]]>Perhaps I wasn't clear — I'm not arguing that you need to know category theory in order to understand probability or statistics. I am saying that the very notion of "understanding" is domain-dependent and time-dependent, and that what counts as understanding of probability or of statistical theory in one domain or at one time does not necessarily count as understanding of them in another.

It is perfectly possible to understand and to use and even to make major contributions (witness RA Fisher) to the field of statistics without knowing much advanced mathematics. The modern mathematical treatment of probability dates only from the 1920s, although the formal theory of probability itself dates from the 1660s. The first publications on calculus post-date the first publications on probability, and, indeed, calculus in its modern form did not appear until the mid-19th century, some two centuries after probability theory first appeared. So lots of people presumably understood the subject without being able to understand calculus.

It was not until the 1970s that formal non-probability representations of uncertainty began to be studied seriously (by people in AI), thus placing probability theory within a wider context than hitherto, and arguably only then providing the basis for an appropriate understanding of it. Many people working in AI would say that you can't claim to understand probability theory if you don't know anything about these alternative representations for uncertainty, such as Possibility theory and Dempster-Shafer theory. I doubt this is the case for Linguistics, which is precisely the point I am making in para 1 above.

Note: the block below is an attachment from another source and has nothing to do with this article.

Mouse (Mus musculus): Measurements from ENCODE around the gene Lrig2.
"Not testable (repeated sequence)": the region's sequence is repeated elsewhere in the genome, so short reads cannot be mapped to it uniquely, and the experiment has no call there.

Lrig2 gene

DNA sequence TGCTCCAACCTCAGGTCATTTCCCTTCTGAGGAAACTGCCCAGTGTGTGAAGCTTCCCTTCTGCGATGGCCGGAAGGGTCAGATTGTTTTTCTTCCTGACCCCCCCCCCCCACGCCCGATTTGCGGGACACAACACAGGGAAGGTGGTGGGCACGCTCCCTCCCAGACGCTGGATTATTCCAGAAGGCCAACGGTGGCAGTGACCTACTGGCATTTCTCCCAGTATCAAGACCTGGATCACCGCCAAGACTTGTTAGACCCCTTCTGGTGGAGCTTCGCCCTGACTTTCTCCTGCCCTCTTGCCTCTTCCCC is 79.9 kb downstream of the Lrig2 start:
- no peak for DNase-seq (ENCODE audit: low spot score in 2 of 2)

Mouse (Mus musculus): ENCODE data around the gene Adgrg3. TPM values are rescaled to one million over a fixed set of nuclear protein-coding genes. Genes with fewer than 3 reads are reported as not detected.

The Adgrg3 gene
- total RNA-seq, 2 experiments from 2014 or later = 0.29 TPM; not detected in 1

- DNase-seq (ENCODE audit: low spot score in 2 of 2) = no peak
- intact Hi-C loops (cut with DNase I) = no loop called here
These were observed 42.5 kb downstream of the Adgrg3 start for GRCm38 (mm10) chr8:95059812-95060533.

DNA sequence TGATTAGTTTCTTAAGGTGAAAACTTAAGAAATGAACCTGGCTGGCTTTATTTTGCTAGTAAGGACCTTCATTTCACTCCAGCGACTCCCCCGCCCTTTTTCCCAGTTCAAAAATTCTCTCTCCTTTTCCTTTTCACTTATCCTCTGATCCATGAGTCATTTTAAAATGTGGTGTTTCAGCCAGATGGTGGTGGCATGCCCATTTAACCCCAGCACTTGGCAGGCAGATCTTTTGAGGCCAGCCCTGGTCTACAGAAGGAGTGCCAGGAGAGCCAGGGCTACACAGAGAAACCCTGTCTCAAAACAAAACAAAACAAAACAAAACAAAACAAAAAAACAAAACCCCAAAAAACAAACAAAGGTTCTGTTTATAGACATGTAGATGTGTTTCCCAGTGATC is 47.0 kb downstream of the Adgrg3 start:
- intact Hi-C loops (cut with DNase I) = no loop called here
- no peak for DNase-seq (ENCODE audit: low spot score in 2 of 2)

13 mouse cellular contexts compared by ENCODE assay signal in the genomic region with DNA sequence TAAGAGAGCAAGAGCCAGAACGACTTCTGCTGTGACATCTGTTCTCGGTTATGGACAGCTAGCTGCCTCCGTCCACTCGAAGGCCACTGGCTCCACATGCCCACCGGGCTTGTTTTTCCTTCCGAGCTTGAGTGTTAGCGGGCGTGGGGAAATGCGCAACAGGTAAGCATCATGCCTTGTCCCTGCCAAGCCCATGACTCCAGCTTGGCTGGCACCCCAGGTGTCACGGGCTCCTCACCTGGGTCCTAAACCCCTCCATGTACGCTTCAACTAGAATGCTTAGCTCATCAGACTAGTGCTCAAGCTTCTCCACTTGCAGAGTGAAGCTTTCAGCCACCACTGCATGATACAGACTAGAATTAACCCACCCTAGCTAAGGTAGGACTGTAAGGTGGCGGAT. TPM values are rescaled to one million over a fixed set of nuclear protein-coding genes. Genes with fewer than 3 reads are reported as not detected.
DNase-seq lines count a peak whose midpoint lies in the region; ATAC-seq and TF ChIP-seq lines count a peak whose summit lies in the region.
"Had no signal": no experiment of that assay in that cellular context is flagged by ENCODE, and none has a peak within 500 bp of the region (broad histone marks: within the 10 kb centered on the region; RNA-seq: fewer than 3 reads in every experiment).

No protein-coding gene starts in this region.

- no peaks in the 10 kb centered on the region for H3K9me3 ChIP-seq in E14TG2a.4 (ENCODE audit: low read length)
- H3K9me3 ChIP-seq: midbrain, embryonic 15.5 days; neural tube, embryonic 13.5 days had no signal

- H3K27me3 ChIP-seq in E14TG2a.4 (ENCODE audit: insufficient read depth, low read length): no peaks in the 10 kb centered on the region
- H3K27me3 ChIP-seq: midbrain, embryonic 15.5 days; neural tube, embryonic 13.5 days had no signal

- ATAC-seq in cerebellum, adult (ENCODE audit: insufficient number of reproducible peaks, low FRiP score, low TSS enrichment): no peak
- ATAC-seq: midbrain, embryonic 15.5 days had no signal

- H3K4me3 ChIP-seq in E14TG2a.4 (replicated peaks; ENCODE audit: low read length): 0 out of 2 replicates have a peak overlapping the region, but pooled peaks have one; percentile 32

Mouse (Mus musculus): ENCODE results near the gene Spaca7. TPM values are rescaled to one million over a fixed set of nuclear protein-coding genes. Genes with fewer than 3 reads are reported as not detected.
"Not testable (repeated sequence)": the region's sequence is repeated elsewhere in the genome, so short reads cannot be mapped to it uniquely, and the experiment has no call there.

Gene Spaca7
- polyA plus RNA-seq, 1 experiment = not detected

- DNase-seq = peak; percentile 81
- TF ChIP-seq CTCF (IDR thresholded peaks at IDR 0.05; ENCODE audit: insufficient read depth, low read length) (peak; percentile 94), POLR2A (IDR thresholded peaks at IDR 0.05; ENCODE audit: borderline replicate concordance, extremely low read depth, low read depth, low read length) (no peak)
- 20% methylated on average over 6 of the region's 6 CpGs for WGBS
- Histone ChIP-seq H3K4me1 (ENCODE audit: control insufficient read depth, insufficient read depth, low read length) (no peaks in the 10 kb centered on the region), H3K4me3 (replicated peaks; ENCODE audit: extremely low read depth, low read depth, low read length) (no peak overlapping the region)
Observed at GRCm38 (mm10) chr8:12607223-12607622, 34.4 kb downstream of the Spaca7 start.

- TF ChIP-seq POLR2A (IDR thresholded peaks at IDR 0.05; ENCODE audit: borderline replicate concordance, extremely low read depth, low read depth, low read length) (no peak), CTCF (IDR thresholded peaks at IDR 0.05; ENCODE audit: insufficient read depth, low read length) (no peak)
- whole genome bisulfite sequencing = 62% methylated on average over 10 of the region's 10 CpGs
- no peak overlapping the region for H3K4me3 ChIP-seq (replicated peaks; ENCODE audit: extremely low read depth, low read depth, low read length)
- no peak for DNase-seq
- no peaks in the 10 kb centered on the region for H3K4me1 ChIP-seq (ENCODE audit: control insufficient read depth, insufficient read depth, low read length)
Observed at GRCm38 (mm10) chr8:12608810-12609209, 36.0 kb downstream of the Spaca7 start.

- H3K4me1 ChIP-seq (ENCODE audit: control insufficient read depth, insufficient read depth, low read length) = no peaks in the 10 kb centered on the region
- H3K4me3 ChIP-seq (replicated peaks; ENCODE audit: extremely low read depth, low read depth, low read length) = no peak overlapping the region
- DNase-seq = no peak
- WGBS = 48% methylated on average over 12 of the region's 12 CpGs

]]>Thanks for your concrete examples above. I do agree that the standard multivariate calculus course taught to non-math majors is often useless, but that is a much more specific claim than the one made in the OP. I in general agree that good math courses are better than bad math courses and there are clearly cases where a good non-calc background is much preferable to a bad background which includes exposure to calculus. What I'm reacting to here was what seemed to be an initial 'calculus is uselsss' outlook. In general, I don't see too much calculus being taught, though there is too much bad calculus teaching. But I don't think a 'no calculus' stance is going to help students, nor is exposure to good calculus teaching a problem for students. We need good math backgrounds and good math teaching, and messing around with 'no X in the curriculum' rules isn't the best way of accomplishing that (though pushing out some of the problematic calculus service courses taught by graduate TAs might not be a bad thing).

]]>I don't see how Feller's book could be comfortably consumed by anyone who doesn't have a working knowledge of basic calculus. Sure, people with really good math intuition could pull it off, but then there is no reason these people would suffer by learning calculus. Indeed, learning calculus is probably the more direct and easiest way of getting the best understanding of statistics rather than trying to avoid it altogether, which just creates more problems, either immediately or later down the line.

Sure, knowing linear algebra is useful, but linear algebra, unlike calculus, is pretty easy to pick up, with courses useful as a back stop to insufficiently abstract ways of thinking about linear spaces, or for an understanding of numerical methods.